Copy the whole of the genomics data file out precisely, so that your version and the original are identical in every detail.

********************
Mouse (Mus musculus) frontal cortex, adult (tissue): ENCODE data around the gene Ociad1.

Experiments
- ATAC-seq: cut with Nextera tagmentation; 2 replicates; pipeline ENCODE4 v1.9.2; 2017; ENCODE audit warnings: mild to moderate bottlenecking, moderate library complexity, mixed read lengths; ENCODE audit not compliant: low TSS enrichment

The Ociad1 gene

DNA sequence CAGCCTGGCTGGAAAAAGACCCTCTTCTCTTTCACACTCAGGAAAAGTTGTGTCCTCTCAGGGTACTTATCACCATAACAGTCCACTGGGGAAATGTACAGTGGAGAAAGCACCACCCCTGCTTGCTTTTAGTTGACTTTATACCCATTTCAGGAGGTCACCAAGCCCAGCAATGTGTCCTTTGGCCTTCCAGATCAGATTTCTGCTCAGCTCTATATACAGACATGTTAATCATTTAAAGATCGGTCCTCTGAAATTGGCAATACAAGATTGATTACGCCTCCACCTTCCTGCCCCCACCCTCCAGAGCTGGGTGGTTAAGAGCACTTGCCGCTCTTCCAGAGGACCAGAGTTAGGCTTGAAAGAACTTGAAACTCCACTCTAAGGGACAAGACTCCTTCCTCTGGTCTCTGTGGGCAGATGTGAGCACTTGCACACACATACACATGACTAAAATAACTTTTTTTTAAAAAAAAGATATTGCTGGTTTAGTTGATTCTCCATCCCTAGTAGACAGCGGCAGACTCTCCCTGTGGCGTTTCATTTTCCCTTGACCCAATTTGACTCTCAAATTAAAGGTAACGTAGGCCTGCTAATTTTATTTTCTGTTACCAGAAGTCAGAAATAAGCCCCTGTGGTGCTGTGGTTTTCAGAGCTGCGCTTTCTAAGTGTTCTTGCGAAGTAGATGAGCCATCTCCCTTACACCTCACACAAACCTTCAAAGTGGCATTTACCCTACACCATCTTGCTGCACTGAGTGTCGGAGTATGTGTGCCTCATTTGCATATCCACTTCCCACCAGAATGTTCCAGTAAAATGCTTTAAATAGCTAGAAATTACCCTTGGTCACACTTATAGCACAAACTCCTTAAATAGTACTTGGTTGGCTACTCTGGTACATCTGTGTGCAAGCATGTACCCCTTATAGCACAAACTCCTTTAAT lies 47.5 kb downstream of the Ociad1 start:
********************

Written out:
Mouse (Mus musculus) frontal cortex, adult (tissue): ENCODE data around the gene Ociad1.

Experiments
- ATAC-seq: cut with Nextera tagmentation; 2 replicates; pipeline ENCODE4 v1.9.2; 2017; ENCODE audit warnings: mild to moderate bottlenecking, moderate library complexity, mixed read lengths; ENCODE audit not compliant: low TSS enrichment

The Ociad1 gene

DNA sequence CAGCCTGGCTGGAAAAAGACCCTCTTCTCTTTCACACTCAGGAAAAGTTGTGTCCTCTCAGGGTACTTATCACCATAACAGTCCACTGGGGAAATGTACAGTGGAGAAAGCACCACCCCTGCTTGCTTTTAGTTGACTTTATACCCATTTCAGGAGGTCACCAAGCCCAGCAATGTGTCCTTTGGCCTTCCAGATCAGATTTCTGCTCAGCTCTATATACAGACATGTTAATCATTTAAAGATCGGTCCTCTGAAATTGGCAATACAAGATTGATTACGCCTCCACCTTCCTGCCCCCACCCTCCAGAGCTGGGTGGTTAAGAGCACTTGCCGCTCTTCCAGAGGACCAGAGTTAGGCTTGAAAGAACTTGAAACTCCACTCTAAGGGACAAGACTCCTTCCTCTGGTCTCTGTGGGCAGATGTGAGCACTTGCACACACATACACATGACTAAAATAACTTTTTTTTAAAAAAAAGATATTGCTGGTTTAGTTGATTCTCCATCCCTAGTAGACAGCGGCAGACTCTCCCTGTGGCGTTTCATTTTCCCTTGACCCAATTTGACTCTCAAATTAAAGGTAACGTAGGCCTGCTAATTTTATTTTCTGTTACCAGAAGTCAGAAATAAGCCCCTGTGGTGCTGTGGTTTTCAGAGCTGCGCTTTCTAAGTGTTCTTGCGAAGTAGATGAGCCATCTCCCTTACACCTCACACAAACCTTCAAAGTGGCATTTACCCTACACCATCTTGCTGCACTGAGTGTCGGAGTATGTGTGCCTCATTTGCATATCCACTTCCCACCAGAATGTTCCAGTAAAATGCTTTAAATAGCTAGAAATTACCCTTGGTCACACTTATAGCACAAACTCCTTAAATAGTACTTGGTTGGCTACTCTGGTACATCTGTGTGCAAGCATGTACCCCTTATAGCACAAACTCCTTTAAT lies 47.5 kb downstream of the Ociad1 start: